This Is Rosacea, Too: What People With Dark Skin Should Know
While it may be more difficult to diagnose, there's no denying that people with dark skin do get rosacea. From diagnosis to treatment, here's the lowdown.
Does your acne stick around, like an annoying nickname from high school, no matter how many treatments you try? Maybe it’s not acne at all. One chronic facial skin condition, rosacea, is often mistaken for acne vulgaris in skin of color. Though rosacea is mostly associated with people of European descent (think: Bill Clinton, W.C. Fields, and Princess Diana, three of the condition’s most famous faces), it can afflict people with darker skin tones as well. In fact, global estimates suggest that people with skin of color represent up to 10% of rosacea cases.
But many clinicians are only taught the symptoms of rosacea as they appear in white skin. “The dermatology textbooks used by residents and doctors don’t discuss this diagnosis as it affects patients of color,” says Amy McMichael, M.D., chair of the department of dermatology at Wake Forest School of Medicine in Wake Forest, North Carolina. Since rosacea often looks different in darker skin, your dermatologist may miss it, Dr. McMichael says.
What Is Rosacea Anyway?
This chronic, inflammatory skin condition has no known cause, though it’s possible it is sparked by an overactive immune response or sensitivity to skin organisms called Demodex mites (sounds gross, but we almost all have these usually harmless microscopic arachnids hiding out in our facial hair follicles). Genetics may play a role, too; if your mom or dad had rosacea, you’re more likely to get it as well.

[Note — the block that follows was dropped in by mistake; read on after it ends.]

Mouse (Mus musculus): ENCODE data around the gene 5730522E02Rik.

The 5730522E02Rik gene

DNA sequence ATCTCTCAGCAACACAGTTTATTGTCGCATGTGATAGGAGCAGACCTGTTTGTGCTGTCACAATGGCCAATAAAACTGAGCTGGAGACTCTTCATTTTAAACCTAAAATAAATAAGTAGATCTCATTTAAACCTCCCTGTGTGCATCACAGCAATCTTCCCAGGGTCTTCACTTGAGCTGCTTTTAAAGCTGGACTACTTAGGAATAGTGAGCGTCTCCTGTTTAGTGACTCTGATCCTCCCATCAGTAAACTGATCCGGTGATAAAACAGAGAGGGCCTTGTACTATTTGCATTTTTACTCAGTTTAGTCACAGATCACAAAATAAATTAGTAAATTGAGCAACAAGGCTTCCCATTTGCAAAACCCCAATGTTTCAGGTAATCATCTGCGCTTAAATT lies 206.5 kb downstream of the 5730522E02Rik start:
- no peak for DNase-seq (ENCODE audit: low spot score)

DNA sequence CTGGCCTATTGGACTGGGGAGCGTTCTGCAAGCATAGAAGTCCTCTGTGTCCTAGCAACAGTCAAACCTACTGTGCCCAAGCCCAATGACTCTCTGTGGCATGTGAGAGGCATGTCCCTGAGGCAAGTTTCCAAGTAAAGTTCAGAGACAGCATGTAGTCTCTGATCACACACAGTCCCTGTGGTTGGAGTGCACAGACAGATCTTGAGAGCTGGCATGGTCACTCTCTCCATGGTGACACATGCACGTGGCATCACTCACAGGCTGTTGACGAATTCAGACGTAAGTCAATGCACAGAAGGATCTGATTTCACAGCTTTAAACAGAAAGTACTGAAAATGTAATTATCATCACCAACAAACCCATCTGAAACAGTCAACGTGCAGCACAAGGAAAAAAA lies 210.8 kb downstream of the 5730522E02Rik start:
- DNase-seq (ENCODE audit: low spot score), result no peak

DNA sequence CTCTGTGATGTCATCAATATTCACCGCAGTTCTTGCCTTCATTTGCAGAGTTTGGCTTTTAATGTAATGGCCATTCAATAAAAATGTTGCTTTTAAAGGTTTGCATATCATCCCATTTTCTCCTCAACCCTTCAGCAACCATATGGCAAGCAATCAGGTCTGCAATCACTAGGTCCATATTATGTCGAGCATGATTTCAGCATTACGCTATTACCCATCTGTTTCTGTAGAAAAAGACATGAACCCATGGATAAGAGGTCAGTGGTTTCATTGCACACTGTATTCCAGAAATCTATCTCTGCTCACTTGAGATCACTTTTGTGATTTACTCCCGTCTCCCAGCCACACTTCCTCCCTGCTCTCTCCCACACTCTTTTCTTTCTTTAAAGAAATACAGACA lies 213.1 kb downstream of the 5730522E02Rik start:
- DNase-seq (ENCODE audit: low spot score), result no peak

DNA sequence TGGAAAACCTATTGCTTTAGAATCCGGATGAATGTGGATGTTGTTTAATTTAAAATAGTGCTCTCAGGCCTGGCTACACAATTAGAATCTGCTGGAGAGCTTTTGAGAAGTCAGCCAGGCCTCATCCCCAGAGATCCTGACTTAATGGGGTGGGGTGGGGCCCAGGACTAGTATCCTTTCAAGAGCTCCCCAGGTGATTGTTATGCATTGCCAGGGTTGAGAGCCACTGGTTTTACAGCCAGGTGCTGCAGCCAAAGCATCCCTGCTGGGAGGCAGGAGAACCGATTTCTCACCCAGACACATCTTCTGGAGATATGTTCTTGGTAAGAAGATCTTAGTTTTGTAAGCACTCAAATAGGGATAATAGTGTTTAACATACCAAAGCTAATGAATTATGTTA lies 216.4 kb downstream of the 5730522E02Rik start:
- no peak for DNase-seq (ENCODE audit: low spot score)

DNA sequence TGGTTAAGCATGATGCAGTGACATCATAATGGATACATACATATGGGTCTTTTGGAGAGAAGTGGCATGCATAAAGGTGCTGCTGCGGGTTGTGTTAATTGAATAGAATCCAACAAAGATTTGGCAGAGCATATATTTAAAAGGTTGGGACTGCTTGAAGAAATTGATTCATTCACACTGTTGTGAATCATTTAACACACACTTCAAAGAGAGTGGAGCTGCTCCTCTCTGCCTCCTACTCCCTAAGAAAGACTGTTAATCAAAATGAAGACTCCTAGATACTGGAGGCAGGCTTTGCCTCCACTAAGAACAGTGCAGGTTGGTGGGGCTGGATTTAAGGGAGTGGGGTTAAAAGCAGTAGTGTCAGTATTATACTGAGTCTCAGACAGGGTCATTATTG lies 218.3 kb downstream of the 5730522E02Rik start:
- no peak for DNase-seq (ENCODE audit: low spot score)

The word you’ll hear the most when it comes to rosacea is “flare.” That’s because the condition is characterized by sudden disease events that are fiery in nature: red, burning, and blistering. One of the most common symptoms is a persistent, stinging facial redness (called erythema) that spreads over the cheeks, nose, chin, and forehead. People with fair skin might look like they are blushing or have a sunburn. These red flares are often, but not always, accompanied by small, red solid bumps or pus-filled pimples.
In darker skin, though, erythema may not look red at all. “The best way to diagnosis this disease in patients with skin of color is to closely observe a more violet-like color in the skin,” says Dr. McMichael.
Without the telltale sign of facial redness, rosacea’s accompanying bumps and pimples are often mistaken for “just acne” in people of color. So how can you tell the difference? There’s almost always a smoking gun when it comes to rosacea flare-ups, says Sara Harcharik Perkins, M.D., assistant professor at the department of dermatology at Yale School of Medicine in New Haven, Connecticut. Because rosacea makes the skin more sensitive in general, everyday stressors can cause a flare-up. Common triggers include sun, cold wind, heavy exercise, alcohol, spicy foods, heated beverages, and certain skin-care products. So, if you’ve noticed that your blemishes always pop up after you’ve, say, been to the beach, that’s an important clue that you might want to think beyond Clearasil for treatment, she says. Rosacea triggers are usually external, while those for acne are typically hormonal in nature (you might notice more acne breakouts during menstruation, for example).